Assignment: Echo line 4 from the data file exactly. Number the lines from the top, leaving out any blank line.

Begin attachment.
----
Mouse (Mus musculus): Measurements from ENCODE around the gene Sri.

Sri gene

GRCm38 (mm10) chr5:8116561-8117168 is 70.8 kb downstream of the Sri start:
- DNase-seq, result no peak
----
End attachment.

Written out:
- DNase-seq, result no peak